Limited US seeks Korean stability


By Phil Stewart, Reuters

WASHINGTON — When Defense Secretary Leon Panetta visited U.S. troops in South Korea in October and told them that they were on “the front line,” it was clearly a rhetorical flourish meant to show appreciation for the 28,500 American forces theoretically in firing range of the North. But less than two months later, North Korean leader Kim Jong Il’s death has raised the possibility of true instability on the Korean peninsula. And rather than speaking with colorful bravado, U.S. officials have been at pains to avoid doing or saying anything that could escalate tensions or create the perception of looming conflict. Indeed, U.S. Secretary of State Hillary Clinton Monday went so far as openly rooting for a smooth handover of power as Kim’s son, the untested Kim Jong Un, prepares to take over. The United States has an interest in “a peaceful and stable transition in North Korea,” she said. “We are deeply concerned with the well-being of the North Korean people and our thoughts and prayers are with them during these difficult times,” Clinton said in a statement late on Monday. “It is our hope that the new leadership of the DPRK will choose to guide their nation onto the path of peace by honoring North Korea’s commitments, improving relations with its neighbors, and respecting the rights of its people.”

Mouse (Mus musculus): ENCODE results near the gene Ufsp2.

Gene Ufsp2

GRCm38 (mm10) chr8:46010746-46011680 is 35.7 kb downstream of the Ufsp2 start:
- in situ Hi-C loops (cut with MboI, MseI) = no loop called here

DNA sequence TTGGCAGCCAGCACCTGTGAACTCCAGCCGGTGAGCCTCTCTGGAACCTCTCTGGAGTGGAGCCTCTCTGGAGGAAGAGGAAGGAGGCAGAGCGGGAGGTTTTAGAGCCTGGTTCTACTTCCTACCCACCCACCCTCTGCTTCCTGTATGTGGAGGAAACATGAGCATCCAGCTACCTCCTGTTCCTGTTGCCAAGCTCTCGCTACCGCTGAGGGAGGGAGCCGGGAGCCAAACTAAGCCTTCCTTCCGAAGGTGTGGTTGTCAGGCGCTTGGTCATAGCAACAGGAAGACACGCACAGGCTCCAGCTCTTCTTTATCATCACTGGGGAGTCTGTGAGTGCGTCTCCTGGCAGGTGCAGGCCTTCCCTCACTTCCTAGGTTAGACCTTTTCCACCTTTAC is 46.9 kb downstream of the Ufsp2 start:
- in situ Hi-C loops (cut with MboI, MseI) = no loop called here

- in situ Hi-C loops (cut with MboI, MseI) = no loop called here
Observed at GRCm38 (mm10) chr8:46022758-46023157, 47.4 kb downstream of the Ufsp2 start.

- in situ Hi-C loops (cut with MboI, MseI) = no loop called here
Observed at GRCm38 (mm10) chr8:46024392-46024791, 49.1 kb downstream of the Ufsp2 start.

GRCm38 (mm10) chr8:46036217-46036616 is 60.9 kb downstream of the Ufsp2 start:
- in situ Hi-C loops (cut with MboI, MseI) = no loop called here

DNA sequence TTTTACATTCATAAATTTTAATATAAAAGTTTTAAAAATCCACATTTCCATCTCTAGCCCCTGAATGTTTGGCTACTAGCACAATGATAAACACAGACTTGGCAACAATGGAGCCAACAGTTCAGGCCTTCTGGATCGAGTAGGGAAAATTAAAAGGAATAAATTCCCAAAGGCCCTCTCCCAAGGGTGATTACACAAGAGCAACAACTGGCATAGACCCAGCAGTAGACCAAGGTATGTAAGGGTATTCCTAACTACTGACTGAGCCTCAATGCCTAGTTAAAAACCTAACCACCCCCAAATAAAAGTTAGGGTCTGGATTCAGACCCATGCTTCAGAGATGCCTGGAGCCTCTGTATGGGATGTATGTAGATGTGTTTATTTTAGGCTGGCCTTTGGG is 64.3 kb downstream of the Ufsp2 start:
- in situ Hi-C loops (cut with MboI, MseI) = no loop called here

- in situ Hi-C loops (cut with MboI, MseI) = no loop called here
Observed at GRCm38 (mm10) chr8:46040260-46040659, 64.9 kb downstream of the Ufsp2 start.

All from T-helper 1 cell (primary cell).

Expect more messages like that in the coming days, and no overtly muscular moves by the Obama administration toward the reclusive state which has twice tested nuclear devices. “The goal is not to create chop in the water, to allow the transition to occur,” one U.S. official told Reuters, speaking on condition of anonymity. A smooth transition that allows a third generation of North Korea’s ruling dynasty to take power appears to be the least bad of many undesirable options for Washington, one that leaves hope for further diplomatic engagement over the country’s nuclear program. Other options include terrifying scenarios like collapse of the North Korean state, which could flood neighboring China and South Korea with refugees and send economic ripples across Northeast Asia. Alternatively, a power struggle within North Korea’s military and political elites would heighten the risk of conflict between North Korea and South Korea, Asia’s fourth largest economy, that could drag in the United States. US in the Dark Despite the high stakes, Washington is largely on the sidelines when it comes to political developments within the North Korean state, where it has no embassy, limited contacts and few insights into the inner circles of power. That is one reason analysts believe it is important for Washington to work with China, the North’s closest ally, which Monday expressed confidence North Korea would remain united.